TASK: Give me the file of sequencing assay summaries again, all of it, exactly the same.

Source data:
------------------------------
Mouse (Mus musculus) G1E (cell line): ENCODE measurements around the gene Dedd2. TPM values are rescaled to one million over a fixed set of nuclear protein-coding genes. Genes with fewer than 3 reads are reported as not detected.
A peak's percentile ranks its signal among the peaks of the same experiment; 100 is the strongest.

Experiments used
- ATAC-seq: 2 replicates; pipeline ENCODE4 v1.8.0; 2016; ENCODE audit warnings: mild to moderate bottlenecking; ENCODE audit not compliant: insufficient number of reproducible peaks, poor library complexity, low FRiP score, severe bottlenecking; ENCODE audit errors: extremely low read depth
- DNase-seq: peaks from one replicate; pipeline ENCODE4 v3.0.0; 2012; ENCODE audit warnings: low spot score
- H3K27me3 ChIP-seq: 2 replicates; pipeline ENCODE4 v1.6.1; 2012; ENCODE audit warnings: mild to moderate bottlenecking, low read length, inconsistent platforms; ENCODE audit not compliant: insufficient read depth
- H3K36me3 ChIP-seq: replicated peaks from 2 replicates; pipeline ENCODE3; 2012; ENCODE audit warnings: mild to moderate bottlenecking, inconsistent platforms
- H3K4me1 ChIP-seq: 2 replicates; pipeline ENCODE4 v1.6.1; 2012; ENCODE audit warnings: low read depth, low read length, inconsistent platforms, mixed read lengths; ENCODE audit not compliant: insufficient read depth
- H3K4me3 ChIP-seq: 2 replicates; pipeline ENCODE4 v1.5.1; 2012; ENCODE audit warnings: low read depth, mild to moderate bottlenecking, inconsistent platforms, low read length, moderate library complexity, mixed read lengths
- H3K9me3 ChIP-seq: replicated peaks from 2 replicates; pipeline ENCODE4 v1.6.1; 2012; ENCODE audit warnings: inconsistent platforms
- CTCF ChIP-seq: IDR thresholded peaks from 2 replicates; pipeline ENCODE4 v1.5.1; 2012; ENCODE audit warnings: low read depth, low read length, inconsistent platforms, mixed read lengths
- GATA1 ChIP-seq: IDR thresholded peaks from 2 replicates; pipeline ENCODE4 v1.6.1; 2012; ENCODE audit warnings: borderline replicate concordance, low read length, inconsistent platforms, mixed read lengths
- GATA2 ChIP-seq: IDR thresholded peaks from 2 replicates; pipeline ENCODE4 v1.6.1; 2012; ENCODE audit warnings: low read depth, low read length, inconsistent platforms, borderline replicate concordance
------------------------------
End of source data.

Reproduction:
Mouse (Mus musculus) G1E (cell line): ENCODE measurements around the gene Dedd2. TPM values are rescaled to one million over a fixed set of nuclear protein-coding genes. Genes with fewer than 3 reads are reported as not detected.
A peak's percentile ranks its signal among the peaks of the same experiment; 100 is the strongest.

Experiments used
- ATAC-seq: 2 replicates; pipeline ENCODE4 v1.8.0; 2016; ENCODE audit warnings: mild to moderate bottlenecking; ENCODE audit not compliant: insufficient number of reproducible peaks, poor library complexity, low FRiP score, severe bottlenecking; ENCODE audit errors: extremely low read depth
- DNase-seq: peaks from one replicate; pipeline ENCODE4 v3.0.0; 2012; ENCODE audit warnings: low spot score
- H3K27me3 ChIP-seq: 2 replicates; pipeline ENCODE4 v1.6.1; 2012; ENCODE audit warnings: mild to moderate bottlenecking, low read length, inconsistent platforms; ENCODE audit not compliant: insufficient read depth
- H3K36me3 ChIP-seq: replicated peaks from 2 replicates; pipeline ENCODE3; 2012; ENCODE audit warnings: mild to moderate bottlenecking, inconsistent platforms
- H3K4me1 ChIP-seq: 2 replicates; pipeline ENCODE4 v1.6.1; 2012; ENCODE audit warnings: low read depth, low read length, inconsistent platforms, mixed read lengths; ENCODE audit not compliant: insufficient read depth
- H3K4me3 ChIP-seq: 2 replicates; pipeline ENCODE4 v1.5.1; 2012; ENCODE audit warnings: low read depth, mild to moderate bottlenecking, inconsistent platforms, low read length, moderate library complexity, mixed read lengths
- H3K9me3 ChIP-seq: replicated peaks from 2 replicates; pipeline ENCODE4 v1.6.1; 2012; ENCODE audit warnings: inconsistent platforms
- CTCF ChIP-seq: IDR thresholded peaks from 2 replicates; pipeline ENCODE4 v1.5.1; 2012; ENCODE audit warnings: low read depth, low read length, inconsistent platforms, mixed read lengths
- GATA1 ChIP-seq: IDR thresholded peaks from 2 replicates; pipeline ENCODE4 v1.6.1; 2012; ENCODE audit warnings: borderline replicate concordance, low read length, inconsistent platforms, mixed read lengths
- GATA2 ChIP-seq: IDR thresholded peaks from 2 replicates; pipeline ENCODE4 v1.6.1; 2012; ENCODE audit warnings: low read depth, low read length, inconsistent platforms, borderline replicate concordance